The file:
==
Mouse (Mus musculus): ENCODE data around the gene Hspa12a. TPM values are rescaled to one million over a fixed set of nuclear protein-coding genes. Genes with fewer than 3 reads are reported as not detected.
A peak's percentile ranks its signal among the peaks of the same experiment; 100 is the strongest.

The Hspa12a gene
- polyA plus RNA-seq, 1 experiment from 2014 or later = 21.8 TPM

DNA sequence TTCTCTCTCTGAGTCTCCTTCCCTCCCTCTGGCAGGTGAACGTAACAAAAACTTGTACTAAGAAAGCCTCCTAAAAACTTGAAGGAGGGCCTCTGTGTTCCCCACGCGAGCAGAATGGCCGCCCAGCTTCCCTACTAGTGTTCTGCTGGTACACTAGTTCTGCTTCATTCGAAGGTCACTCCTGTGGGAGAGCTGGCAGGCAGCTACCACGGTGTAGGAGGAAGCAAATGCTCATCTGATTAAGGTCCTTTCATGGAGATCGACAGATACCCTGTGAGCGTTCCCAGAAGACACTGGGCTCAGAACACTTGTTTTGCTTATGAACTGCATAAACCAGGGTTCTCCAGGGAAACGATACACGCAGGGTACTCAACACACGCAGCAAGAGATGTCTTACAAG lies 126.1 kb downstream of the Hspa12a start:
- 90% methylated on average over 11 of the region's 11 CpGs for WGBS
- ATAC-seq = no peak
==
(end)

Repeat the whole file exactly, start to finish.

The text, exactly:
Mouse (Mus musculus): ENCODE data around the gene Hspa12a. TPM values are rescaled to one million over a fixed set of nuclear protein-coding genes. Genes with fewer than 3 reads are reported as not detected.
A peak's percentile ranks its signal among the peaks of the same experiment; 100 is the strongest.

The Hspa12a gene
- polyA plus RNA-seq, 1 experiment from 2014 or later = 21.8 TPM

DNA sequence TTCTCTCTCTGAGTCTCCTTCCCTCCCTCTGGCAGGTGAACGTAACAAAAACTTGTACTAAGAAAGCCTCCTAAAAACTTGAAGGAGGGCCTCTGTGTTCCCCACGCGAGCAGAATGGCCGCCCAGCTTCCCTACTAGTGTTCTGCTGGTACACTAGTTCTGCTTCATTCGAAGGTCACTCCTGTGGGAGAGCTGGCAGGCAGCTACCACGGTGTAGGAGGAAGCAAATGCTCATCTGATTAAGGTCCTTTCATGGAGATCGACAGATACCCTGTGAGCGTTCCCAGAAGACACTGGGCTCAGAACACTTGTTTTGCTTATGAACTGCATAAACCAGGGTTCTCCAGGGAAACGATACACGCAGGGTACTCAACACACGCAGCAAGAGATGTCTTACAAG lies 126.1 kb downstream of the Hspa12a start:
- 90% methylated on average over 11 of the region's 11 CpGs for WGBS
- ATAC-seq = no peak